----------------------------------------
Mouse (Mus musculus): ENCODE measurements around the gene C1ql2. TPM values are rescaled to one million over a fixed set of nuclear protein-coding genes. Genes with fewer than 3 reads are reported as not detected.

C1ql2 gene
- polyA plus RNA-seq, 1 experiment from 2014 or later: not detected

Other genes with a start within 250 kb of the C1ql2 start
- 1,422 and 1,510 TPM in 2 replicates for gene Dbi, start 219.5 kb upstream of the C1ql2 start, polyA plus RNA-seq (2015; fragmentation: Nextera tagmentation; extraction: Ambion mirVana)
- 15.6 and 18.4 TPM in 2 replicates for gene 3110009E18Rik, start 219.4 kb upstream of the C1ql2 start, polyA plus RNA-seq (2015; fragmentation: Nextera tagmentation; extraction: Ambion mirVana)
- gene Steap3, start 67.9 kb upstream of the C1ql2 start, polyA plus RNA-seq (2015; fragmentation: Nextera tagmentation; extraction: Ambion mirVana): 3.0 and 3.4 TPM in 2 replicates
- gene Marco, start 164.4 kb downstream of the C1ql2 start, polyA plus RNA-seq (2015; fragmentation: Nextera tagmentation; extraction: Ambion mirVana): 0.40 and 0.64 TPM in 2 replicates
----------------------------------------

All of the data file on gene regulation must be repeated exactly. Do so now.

Mouse (Mus musculus): ENCODE measurements around the gene C1ql2. TPM values are rescaled to one million over a fixed set of nuclear protein-coding genes. Genes with fewer than 3 reads are reported as not detected.

C1ql2 gene
- polyA plus RNA-seq, 1 experiment from 2014 or later: not detected

Other genes with a start within 250 kb of the C1ql2 start
- 1,422 and 1,510 TPM in 2 replicates for gene Dbi, start 219.5 kb upstream of the C1ql2 start, polyA plus RNA-seq (2015; fragmentation: Nextera tagmentation; extraction: Ambion mirVana)
- 15.6 and 18.4 TPM in 2 replicates for gene 3110009E18Rik, start 219.4 kb upstream of the C1ql2 start, polyA plus RNA-seq (2015; fragmentation: Nextera tagmentation; extraction: Ambion mirVana)
- gene Steap3, start 67.9 kb upstream of the C1ql2 start, polyA plus RNA-seq (2015; fragmentation: Nextera tagmentation; extraction: Ambion mirVana): 3.0 and 3.4 TPM in 2 replicates
- gene Marco, start 164.4 kb downstream of the C1ql2 start, polyA plus RNA-seq (2015; fragmentation: Nextera tagmentation; extraction: Ambion mirVana): 0.40 and 0.64 TPM in 2 replicates